Calling all heroes!
- It was one of those crisp new apple, explosively colorful fall
days. I was a foreign exchange student in Germany. A German friend
took a deep breath, spread his arms expansively, and stated with
rapt appreciation of the day, "Heut' ist ein Tag zum Helden
zeugen." My German was at the basic level, and I missed the
nuances at the time, but I think of the phrase every time I
experience high-autumn in all its glory: "Today is a day for
We've already experienced a few of those crisp, crystal fall days
with delight tinged with awareness of impending doom that boat
hauling and winter can't be far behind. I didn't conceive any
heroes that day or since. But if such a day should take you by
surprise, our recommendation is to glory in it. Besides, this
world needs more heroes.
- Karen had already written the above when -- on another day
equally as crisp and clear in Minnesota -- we learned of the
tragedies on the East Coast. The horror of those events will
continue to haunt all of us and to touch our lives. Yes, now more
than ever this world needs more heroes.
A note to those who
- While we're on that subject, allow us to add that military
personnel on deployment may wish to have one copy of their
magazine sent to their military post office address and a second
copy sent to their homes. It is our pleasure to provide this
service at no charge. Send us your customer I.D. number, home
address, and military P.O. address. When you come home, let us
- In the August newsletter we noted that we will be reducing our
selection of logo clothing. We note however, that there have been
several requests for the development of long-sleeve Good Old
Boat T-shirts. (Some wanted lightweight shirts for protection
from the sun in the tropics; others wanted heavyweight cloth for
warmth at the other end of the boating spectrum.) Since we'll be
carrying fewer clothing items, we don't expect to add long-sleeve
shirts. However, we've been looking around for long-sleeved shirts
for ourselves and have discovered one boating shirt we like which
comes in a long-sleeve version. We've bought a few and wear them
with pride. These shirts declare proudly that the wearer enjoys
"messing about in boats." The shirts have started at least one
interesting conversation for us. So allow us to recommend the Wind
in the Willows slogan shirt from The Design Works. Check out the
Web site <http://www.MessingAbout.com/>
or call toll-free: 877-MESSING -- 877-637-7464 (and tell Dean that
Good Old Boat sent you). Wear his shirt proudly as our
long-sleeve alternative. Truly: "There is nothing-- absolutely
nothing -- half so much worth doing as simply messing about in
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coming in the November issue
- We're "putting this one to bed," as they say, and then heading
toward Annapolis to spend a couple days at the boat show and a
night partying with the sailors in the Good Old Boat Regatta.
Here's what's coming:
- The review boat is the Dana 24.
- A refit boat of exceptional quality is a Venture MacGregor
Newport 23 named Scallywag.
- Steve Mitchell interviews Olin Stephens, and the photos
of S& S boats from Mystic Seaport's Rosenfeld collection are
breathtaking (who needs color for these great black and white
- We do a profile of Celestaire and its founder, Ken
- And we have a look at Ted Brewer when he was growing
up. That kid was "always" messing about in boats!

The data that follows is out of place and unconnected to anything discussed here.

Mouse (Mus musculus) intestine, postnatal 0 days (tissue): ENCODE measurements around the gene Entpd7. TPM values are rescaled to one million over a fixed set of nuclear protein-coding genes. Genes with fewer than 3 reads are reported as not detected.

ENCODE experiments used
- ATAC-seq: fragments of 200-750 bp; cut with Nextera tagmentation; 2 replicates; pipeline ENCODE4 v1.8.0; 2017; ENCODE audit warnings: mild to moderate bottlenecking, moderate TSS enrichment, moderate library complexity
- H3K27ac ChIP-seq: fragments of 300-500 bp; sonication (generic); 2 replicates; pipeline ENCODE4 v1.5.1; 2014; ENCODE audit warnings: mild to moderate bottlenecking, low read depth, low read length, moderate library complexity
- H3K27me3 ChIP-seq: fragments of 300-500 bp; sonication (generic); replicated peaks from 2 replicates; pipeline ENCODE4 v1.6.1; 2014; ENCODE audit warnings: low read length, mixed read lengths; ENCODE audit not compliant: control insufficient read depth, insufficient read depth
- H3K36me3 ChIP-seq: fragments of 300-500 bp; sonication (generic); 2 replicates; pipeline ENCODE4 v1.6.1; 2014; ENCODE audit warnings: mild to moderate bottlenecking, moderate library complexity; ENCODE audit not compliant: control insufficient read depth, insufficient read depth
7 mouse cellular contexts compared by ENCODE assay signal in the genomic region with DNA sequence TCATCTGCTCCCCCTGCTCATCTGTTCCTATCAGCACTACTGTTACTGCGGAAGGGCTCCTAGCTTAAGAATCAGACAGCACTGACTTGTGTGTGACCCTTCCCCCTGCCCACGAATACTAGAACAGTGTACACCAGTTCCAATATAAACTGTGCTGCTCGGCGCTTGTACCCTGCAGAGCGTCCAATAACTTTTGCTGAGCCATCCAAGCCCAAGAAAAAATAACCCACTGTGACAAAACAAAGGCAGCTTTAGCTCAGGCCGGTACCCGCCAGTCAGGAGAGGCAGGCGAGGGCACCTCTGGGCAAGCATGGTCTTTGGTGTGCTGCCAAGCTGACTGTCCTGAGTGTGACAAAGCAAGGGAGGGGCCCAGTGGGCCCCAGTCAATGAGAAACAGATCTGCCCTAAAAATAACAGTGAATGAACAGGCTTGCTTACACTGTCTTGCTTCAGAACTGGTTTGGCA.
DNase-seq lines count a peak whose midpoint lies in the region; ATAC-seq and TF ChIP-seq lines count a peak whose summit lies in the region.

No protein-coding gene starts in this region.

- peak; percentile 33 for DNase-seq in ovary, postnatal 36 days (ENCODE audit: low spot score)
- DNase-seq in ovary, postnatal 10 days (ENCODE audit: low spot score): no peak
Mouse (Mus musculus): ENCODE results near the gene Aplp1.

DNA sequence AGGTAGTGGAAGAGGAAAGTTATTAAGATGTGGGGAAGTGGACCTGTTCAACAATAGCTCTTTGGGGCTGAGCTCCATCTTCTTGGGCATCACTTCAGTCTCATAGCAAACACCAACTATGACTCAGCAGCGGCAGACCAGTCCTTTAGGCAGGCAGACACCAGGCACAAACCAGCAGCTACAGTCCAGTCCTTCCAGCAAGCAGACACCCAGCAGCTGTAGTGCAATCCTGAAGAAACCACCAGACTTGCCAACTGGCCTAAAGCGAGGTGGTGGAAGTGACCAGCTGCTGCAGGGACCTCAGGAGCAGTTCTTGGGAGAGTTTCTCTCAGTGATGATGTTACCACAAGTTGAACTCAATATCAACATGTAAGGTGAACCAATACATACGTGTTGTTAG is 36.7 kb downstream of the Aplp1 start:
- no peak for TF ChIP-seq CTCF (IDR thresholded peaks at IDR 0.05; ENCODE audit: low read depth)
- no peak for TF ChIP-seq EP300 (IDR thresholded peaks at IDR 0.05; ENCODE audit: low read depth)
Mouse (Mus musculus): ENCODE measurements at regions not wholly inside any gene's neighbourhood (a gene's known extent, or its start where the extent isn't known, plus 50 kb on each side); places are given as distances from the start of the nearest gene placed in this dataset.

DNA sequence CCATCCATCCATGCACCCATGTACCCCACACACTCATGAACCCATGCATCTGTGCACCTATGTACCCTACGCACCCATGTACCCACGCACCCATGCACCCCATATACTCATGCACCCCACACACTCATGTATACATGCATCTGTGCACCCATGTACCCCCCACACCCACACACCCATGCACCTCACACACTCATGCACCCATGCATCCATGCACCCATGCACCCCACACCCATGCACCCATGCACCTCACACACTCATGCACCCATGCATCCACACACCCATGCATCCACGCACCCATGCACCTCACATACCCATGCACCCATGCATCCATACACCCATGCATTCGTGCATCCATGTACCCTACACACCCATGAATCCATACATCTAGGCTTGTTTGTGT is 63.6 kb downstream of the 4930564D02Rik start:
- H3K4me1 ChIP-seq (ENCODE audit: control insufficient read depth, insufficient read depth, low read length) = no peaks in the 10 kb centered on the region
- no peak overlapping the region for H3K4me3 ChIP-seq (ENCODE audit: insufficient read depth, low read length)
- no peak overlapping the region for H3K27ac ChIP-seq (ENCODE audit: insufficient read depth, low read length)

- Cory Carpenter does a marvelous job of making a shaft
extension for an old outboard engine, Ted Brewer discusses
hull shapes, and Matt Colie explains how to strengthen a
tiller so it won't break just when you need it the most.
- Armand Stephens has another gorgeous project. This time
he builds a butterfly hatch for his Alberg 30.
- Norman Ralph talks about wedging the mast, and
Michael Greenwald tells you how to catch, clean, and cook
some of the delights of the sea: clams, oysters, conch, snails,
octopus, squid. This isn't about cooking. Think of it as a
"how-to" for living off the sea.
- Don Launer waxes eloquent in photo and text about
bowsprits, bumpkins, and belaying pins.
- Michael Beattie attends the Master Mariners show of
classics in San Francisco, Cathy McIntire attends sailing
school (and eats well, too!), and a team of young sisters makes
you want to cruise in Maine.
- Theresa Fort lays out guidelines for whale watching and
shares a few precious moments with her cruising clan.
- We even replaced our usual Good Old Bookshelf with the books
that head the list of favorites for Ted Brewer and for
Lin and Larry Pardey. Many of their favorite books are no
longer in print, but no matter. We thought you'd be as interested
as we were in knowing which ones made an impact on these
- There are some great Quick and Easy projects (again) and the
usual Last Tack and Reflections columns.
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Weight of paper poll
- As subscribers who are on our email list already know, we were
disappointed with the "feel" of the September issue. It was
printed on thinner paper, paper that we'd agreed to use two issues
ago but which was not actually used until the September issue.
(The printer had extra stock of the heavy paper to use up.) Once
we got one of these new issues in our hands, we didn't like it but
decided to ask those who could be easily, quickly, and
inexpensively polled: subscribers for whom we have email
addresses. Jerry sent out approximately 4,000 messages asking for
a "thumbs up, thumbs down, or I don't care" vote. He received more
than 1,000 responses. If you're in marketing, you know that a
25-percent response rate is a remarkable achievement in
The consensus was that content matters more than paper. Most
weren't as sensitive to the weight change of the paper as we were
(after all, we handle these issues day in and day out!), but we
got enough feedback to confirm our suspicions that the lighter
paper cheapened the magazine on a conscious and also on a
subconscious level. We decided to leave well enough alone and will
continue to use the heavier paper much to the dismay of our
printer who had stocked up for runs of the lighter paper. (Bless
their hearts, they understood about this! Perhaps it's time for
another recommendation: Our printer is LGM Graphics, a subdivision
of Transcontinental Printing, located in Winnipeg, Manitoba. The